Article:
Male infertility testing Reactive oxygen species and antioxidant capacity

Capsule:
Elevated reactive oxygen species (ROS) levels have been associated with abnormal semen parameters and male infertility. The impact of ROS on fertilization rates and pregnancy remains controversial.

Authors:
Edmund Y. Ko, M.D., Edmund S. Sabanegh, M.D., Ashok Agarwal, Ph.D.

Volume 102, Issue 6, Pages 1518-1527

Abstract:
Reactive oxygen species (ROS) are an integral component of sperm developmental physiology, capacitation, and function. Elevated ROS levels, from processes such as infection or inflammation, can be associated with aberrations of sperm development, function, and fertilizing capacity. We review the impact of ROS on sperm physiology, its place in infertility evaluation, the implications for reproductive outcomes, and antioxidant therapy. Our systematic review of PubMed literature from the last 3 decades focuses on the physiology and etiology of ROS and oxidative stress (OS), evaluation of ROS, and antioxidants. ROS is normally produced physiologically and is used to maintain cellular processes such as sperm maturation, capacitation, and sperm-oocyte interaction. When ROS production exceeds the buffering capacity of antioxidants, OS occurs and can have a negative impact on sperm and fertility. ROS and antioxidant capacity testing can potentially add additional prognostic information to standard laboratory testing for the infertile male, although its role as standard part of an evaluation has yet to be determined. Elevated ROS levels have been implicated with abnormal semen parameters and male infertility, but the impact of ROS on fertilization rates and pregnancy is controversial. This is partly because of the lack of consensus on what type of patients may be suitable for ROS testing and assay standardization. Routine ROS testing for the infertile male is not currently recommended.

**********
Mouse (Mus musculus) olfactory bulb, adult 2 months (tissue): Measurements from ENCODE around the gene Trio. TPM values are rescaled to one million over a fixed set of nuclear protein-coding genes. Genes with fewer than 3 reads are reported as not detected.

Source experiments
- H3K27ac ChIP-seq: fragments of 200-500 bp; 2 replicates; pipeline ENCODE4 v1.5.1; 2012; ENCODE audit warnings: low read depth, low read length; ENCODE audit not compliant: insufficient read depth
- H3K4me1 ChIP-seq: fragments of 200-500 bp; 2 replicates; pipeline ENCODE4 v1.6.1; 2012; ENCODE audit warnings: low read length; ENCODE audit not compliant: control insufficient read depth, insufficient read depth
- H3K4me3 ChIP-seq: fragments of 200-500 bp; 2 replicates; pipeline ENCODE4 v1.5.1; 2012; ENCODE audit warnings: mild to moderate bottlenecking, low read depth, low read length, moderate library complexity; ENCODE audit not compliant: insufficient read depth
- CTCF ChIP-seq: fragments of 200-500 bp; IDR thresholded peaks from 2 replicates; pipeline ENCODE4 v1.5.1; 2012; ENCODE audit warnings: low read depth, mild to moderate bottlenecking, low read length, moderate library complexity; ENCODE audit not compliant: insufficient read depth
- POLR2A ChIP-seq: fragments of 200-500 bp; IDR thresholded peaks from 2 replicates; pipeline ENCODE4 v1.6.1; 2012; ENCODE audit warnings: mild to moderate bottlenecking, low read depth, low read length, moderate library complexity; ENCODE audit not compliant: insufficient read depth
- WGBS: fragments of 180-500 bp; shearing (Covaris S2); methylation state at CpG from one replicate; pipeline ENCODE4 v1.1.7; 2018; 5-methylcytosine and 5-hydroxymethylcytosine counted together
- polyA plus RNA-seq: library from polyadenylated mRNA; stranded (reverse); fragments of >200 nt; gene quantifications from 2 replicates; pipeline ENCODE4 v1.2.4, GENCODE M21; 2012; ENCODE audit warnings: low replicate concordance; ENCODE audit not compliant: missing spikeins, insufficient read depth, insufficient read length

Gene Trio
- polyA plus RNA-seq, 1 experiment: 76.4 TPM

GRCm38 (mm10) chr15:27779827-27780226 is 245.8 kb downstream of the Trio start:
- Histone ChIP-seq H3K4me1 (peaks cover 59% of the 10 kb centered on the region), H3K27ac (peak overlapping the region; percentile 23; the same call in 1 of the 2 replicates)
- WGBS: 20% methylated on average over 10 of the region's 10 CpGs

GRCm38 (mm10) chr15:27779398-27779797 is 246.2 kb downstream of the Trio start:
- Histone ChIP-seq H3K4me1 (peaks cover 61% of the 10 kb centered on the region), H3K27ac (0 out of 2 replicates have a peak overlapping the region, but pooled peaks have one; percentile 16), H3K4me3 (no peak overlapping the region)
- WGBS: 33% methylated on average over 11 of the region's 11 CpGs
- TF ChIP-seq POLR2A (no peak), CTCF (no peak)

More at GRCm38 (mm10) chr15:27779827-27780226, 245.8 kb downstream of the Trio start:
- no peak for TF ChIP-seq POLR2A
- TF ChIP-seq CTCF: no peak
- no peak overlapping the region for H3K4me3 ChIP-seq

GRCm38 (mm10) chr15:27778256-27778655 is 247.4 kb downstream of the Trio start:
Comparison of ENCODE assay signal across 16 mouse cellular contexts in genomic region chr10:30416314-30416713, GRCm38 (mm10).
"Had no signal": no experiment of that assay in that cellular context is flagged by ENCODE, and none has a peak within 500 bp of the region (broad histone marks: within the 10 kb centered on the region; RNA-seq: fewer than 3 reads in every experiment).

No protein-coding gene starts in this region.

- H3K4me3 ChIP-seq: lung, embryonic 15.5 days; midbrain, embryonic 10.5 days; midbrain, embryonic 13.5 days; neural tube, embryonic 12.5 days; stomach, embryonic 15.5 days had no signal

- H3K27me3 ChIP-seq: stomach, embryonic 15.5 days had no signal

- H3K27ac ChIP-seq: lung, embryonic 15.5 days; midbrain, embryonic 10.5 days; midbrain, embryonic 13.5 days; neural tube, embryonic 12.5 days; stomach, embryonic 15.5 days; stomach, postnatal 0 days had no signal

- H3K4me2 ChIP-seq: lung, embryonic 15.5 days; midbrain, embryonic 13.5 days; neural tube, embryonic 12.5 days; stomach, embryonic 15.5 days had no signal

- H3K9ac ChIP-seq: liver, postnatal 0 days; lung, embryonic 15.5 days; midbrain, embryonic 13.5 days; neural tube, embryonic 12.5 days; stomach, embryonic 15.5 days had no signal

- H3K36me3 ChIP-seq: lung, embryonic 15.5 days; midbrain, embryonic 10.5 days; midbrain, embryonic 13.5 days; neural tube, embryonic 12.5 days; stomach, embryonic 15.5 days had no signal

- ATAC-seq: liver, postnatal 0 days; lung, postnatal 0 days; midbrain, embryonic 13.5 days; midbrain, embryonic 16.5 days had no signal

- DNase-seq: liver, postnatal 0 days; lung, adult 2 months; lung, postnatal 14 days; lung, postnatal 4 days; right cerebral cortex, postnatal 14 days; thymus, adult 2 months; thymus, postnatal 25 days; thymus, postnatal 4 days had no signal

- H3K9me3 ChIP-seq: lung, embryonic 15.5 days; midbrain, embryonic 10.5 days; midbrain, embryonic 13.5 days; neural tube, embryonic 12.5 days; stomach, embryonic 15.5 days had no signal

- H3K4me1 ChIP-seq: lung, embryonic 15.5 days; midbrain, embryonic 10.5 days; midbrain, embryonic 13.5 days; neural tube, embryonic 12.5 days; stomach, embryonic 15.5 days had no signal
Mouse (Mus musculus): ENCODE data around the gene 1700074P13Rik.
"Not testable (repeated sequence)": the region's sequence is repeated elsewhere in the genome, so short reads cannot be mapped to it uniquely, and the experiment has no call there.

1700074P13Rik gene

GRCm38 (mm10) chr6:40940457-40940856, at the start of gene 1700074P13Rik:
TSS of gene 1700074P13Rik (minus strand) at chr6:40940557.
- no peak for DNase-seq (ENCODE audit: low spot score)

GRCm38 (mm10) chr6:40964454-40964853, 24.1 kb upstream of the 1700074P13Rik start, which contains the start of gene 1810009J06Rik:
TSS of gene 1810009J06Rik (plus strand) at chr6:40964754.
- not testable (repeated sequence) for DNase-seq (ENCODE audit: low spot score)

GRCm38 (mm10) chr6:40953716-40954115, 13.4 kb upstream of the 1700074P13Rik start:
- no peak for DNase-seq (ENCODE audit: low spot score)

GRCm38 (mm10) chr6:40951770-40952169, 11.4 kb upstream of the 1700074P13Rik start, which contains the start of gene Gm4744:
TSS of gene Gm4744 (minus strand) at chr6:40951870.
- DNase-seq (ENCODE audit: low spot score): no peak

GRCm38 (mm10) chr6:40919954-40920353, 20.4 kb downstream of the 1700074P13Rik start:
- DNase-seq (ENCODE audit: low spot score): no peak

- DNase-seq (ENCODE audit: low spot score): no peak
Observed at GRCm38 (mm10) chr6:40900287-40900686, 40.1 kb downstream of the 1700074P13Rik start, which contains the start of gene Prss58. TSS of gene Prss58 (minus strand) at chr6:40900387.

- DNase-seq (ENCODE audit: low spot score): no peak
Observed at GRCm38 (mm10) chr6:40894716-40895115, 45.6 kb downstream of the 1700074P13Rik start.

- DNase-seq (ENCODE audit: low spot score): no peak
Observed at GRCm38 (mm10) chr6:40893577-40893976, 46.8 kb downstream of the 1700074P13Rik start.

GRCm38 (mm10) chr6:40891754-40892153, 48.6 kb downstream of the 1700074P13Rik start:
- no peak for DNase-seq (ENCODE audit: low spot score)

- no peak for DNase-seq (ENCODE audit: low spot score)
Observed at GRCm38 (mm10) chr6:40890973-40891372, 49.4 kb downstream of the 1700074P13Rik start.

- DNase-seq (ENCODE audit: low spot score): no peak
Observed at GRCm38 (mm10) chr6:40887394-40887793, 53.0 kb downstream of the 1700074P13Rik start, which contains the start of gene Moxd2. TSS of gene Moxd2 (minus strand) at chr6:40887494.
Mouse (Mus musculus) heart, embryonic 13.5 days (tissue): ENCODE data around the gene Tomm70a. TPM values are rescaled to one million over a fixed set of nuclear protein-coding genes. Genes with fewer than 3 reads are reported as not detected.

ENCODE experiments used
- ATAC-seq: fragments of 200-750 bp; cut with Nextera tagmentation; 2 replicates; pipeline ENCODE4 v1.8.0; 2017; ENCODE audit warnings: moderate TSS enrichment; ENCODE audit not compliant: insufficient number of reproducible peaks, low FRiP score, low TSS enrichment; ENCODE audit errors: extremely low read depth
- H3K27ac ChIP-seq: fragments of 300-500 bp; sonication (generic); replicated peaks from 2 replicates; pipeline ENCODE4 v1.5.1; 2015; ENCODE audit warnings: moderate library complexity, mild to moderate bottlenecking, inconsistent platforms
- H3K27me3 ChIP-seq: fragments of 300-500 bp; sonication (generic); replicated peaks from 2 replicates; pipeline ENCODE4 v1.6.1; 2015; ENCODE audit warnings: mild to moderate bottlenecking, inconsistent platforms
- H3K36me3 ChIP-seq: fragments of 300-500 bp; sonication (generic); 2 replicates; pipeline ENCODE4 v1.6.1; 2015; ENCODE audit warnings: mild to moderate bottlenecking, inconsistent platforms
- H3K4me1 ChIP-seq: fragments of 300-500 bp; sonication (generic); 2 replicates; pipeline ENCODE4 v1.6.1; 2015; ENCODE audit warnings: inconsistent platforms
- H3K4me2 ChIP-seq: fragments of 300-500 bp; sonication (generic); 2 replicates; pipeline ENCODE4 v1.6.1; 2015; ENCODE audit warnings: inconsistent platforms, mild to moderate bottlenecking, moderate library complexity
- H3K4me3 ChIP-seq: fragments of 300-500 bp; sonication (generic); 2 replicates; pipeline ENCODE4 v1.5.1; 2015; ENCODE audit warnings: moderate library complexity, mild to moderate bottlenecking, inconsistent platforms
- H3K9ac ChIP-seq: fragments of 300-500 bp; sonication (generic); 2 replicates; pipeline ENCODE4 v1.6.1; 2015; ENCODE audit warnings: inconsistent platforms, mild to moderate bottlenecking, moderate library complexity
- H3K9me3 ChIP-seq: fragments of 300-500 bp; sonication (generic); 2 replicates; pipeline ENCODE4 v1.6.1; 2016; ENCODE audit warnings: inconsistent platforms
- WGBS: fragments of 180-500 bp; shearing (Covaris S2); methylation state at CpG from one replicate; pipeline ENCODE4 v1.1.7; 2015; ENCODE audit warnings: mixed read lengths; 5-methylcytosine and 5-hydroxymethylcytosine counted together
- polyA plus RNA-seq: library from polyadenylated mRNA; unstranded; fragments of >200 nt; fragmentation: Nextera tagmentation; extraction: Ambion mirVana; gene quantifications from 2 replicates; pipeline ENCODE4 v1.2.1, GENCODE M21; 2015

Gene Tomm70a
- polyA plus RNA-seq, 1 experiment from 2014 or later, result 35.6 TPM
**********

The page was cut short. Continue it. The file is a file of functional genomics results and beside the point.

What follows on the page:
• Jason Kovac

    In my experience, most couples are already on “antioxidant” therapy when they come to visit the male infertility specialist. One question for the authors would be when do they actually use ROS testing? I would agree with dr. samplaski… testing does not directly alter management. So how does one justify doing an expensive test that doesn’t really serve any benefit? Perhaps in the context of deciding when to fix a varicocele? If the patient has really high ROS and a varicocele, repair might be suggested at an earlier time?

  • Thanks for the questions and comments Dr. Quaas and Dr. Samplaski.
    To date, it is unknown how many laboratories offer ROS testing. This is due mainly to the cost of the testing.
    In regards to the etiology – any pathology or environmental exposure that results in increased DNA fragmentation (i.e. varicocele, local testicular infection like epididymitis or orchitis, STI, systemic infection, smoking, external radiation, chemotherapy, radiation, or etc.) can increase ROS levels and increase the oxidative stress in the system.

    Most practitioners would just start their infertile males with semen abnormalities on some sort of antioxidant / vitamin regimen to try to increase the oxidant capacity within the system to buffer the presumed oxidative stress levels.

  • This is a fascinating review by Ko et al. How many laboratories actually offer ROS testing and what is the most commonly used test in practice? Also, is it known whether certain patient characteristics (eg smoking) make a patient more likely to have abnormal ROS testing?

  • msamplaski

    This well-conducted review reinforces what most male fertility experts already practice: that while ROS are bad for sperm, testing does not change management. These men will have an assessment for modifiable factors and be started on emperic antioxidant therapy, and otherwise managed in with progressive ART. While ROS are compelling, and likely play a role in male fertility, at present routine testing is not warranted.

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